The two SX50 HS test shots are portrait pictures of a women from Canon.jp website. The image quality is second to none when it comes to color reproduction and details. The above test shots where taken at ISO80 @ f/4 and f/5 respectively.
I visited ephotozine Canon PowerShot SX50 HS sample photos page in order to know how good the high ISO performance is (see here). Here’s my observation’s conclusion:
ISO 80/100 – clean image, but some color fringing are visible, very good color definition and well saturated colors. The ISO 100 sample image with the toys and stuff looks amazing. Look at the crumpler camera bag, at the texture.. the sharpness is also excellent and small text are very readable
ISO 200 – excellent results, hard to tell the difference between ISO100 and ISO200, which is a good thing of course
ISO 400 – noise start kicking in, move evidence in the dark areas of the image (look at the blacks)
ISO 800 – Still looking very good but at the dark areas we can see color noise patterns (red, green..), but at mid-tones the noise levels are relatively low and contrast and color definition is high
ISO 1600 – From this point on the image start degrading in a faster paste. Much more noise, losing details and we can see smudging of details especially in the dark areas of the image. You can still get great small prints out of this, and contrast and colors are almost indistinguishable from ISO 800, which is amazing. Overall great performance!
ISO 3200 – more noise of course, but again, the pattern of the noise is very good, small dots instead of smudgy appearance, which means that it’s easier to remove with noise reduction software. Dynamic range is reduces, but the overall color definitions is very strong
ISO 6400 – I wouldn’t shoot at ISO6400 unless it was impossible to get the shot otherwise. What I was surprised to see is how well the contrast and color accuracy are maintained across all the ISO range.
I am very impressed with the Canon SX50 HS high ISO performance, which is something I can’t say about the FZ200, sorry Panasonic fans. It looks like Canon given very high attention to the image quality as it did with the SX40 HS, and even improved upon it. The Canon SX50 HS High ISO performance is incredible considering it’s sensor size. So although the SX50 HS didn’t win in the ‘features’ category, it wins hands-down in the high ISO category. For some of you this will probably be the reason to get the SX50 HS, others might not be sold by it. I personally was WOWed, but I am an image quality freak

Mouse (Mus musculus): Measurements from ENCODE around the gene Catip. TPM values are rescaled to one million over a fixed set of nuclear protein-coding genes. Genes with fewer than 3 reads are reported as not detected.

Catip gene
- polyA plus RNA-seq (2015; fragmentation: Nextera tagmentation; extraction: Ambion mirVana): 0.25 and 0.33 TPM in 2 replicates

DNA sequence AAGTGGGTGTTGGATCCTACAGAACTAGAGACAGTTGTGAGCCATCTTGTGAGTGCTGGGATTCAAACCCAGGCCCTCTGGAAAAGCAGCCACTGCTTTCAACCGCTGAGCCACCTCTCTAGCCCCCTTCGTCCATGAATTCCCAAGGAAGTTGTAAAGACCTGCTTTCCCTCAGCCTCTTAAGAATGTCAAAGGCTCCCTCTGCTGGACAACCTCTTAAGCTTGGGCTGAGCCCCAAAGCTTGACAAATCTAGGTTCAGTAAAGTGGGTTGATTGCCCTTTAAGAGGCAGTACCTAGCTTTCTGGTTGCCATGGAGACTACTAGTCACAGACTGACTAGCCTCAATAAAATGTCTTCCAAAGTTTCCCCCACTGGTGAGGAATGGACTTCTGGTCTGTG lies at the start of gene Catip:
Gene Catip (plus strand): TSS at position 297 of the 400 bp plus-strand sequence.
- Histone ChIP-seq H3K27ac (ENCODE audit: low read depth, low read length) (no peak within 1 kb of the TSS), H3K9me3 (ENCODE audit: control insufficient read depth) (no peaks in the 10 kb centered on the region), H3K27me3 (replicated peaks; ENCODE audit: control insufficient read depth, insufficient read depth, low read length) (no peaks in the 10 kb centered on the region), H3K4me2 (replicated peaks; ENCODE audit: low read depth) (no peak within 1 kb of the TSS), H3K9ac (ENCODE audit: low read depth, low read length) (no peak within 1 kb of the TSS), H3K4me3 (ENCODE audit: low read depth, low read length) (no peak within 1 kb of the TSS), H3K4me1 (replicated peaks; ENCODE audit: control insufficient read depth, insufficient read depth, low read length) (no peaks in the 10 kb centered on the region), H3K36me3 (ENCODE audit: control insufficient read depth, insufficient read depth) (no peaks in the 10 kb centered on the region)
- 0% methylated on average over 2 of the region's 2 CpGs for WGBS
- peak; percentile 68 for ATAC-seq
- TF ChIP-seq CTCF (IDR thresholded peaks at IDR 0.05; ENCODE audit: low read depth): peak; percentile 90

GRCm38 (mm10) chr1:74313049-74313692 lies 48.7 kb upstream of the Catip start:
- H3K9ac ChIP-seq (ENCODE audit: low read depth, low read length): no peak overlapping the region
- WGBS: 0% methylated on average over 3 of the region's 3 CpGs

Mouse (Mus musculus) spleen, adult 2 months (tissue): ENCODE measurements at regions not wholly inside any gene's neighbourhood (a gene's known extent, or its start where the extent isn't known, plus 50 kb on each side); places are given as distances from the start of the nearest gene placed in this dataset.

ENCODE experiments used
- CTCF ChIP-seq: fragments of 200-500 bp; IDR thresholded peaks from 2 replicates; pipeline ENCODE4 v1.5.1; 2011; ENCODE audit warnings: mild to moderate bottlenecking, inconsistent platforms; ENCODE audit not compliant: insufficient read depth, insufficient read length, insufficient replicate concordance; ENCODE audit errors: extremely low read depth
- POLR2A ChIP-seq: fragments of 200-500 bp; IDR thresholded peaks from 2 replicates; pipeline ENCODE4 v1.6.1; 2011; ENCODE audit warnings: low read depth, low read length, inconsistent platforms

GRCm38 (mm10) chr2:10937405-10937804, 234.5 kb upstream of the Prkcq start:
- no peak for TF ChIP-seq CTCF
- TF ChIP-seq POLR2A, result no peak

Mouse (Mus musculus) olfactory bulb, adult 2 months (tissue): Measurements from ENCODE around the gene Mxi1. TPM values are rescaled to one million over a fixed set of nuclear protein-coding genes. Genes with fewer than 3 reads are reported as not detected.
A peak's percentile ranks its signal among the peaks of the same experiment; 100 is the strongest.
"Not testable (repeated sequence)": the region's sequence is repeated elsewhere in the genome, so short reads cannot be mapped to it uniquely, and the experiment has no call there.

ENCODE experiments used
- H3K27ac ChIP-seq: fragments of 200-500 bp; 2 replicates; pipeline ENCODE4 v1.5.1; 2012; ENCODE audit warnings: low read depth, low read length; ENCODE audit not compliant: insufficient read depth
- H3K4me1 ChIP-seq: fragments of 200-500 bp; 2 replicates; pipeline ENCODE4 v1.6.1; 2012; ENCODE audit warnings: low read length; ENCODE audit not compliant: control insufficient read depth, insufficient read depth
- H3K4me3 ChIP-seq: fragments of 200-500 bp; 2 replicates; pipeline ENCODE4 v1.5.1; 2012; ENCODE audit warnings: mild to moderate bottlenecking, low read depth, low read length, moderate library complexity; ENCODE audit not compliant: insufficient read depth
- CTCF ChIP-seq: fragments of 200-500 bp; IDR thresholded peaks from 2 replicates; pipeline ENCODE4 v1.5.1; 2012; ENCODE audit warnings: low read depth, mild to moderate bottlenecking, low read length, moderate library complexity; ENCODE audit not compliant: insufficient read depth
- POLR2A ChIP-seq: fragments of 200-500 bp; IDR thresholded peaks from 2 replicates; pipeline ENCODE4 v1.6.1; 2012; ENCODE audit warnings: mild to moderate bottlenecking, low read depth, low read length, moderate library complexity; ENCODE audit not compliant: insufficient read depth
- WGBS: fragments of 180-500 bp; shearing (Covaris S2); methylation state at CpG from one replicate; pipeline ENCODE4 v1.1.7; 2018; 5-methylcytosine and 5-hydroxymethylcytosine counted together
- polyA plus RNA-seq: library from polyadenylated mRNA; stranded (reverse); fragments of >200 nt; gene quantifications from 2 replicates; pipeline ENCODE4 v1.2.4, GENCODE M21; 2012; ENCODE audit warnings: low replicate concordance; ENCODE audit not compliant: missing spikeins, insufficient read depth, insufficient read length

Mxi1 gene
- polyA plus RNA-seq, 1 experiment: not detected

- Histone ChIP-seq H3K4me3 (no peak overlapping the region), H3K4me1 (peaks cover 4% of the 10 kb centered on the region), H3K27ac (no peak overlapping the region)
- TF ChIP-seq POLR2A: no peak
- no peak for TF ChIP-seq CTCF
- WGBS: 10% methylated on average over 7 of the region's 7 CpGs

Dilemma: Canon SX50 HS or Panasonic FZ200?
Choosing between the Canon sX50 HS and the Panasonic FZ200 can be quite hard, I know. I am personally a superzoom fanatic and every year I upgrade to a new camera. What really attracts me about the FZ200 is the excellent high-resolution electronic viewfinder (great for those who wear glasses) and constant F2.8 lens. The FZ200 might be the better camera for indoor shots and shooting concerts, mainly due to its fast aperture. However, there is a difference between the zoom range, and I think that the SX50 HS would be better for bird shooters, those who mainly shoot outdoors and need the extra reach. Also note that the FZ200 high ISO image quality isn’t that good, start suffering quite a bit at ISO400 but above it you can definitely see quiet a lot of noise and details are getting smudgy. Luckily this camera can shoot at fast aperture and prevent us from shooting at above ISO400.
Both cameras produce sharp, contrasty and well saturated looking photos. I find the FZ200 more appeal to my personal needs because I love shooting low light photos like the ones that you’ve seen on proacguy1′s photostream on flickr. Those shots were taken at f/2.8, 1/15 sec shutter speed and ISO 200, which result in relatively very clean image, high dynamic range and sharp details. That also shows how good the image stabilization is on the FZ200 – I’m impressed.
F2.8 can be an advantage even when you don’t shoot in dim light, but for some of you the 1200mm focal length will appeal more than the constant f2.8 aperture. Those who need to get even closer to their subject. Believe me that although the difference is not huge, still, for some type of shots you just wish you have that extra reach.
The Panasonic FZ200 is also the more feature-rich camera (faster shutter speed, 60p Full HD videos – video looks SUPERB!, better battery life and software based features) . The new EVF is another reason why you want to take a look at the FZ200, it’s just way better than the SX50. For some people this might even be a deal-breaker, especially those who only shoot via the EVF.
The difference between the cameras is ~$50 with the FZ200 being the more expensive camera of the two. It’s really comes to personal preference here, because those two cameras are targeting the same category but have their differences. If you want my opinion, I would personally get the Canon PowerShot SX50 HS over the Panasonic FZ200,. After investigating the image quality, I feel that the Canon SX50 HS perfectly fits my needs.
I hope that this comparison helped you get to know those two cameras better and help you make a choice. If you enjoy reading this article, please share it with friends. Thanks guys!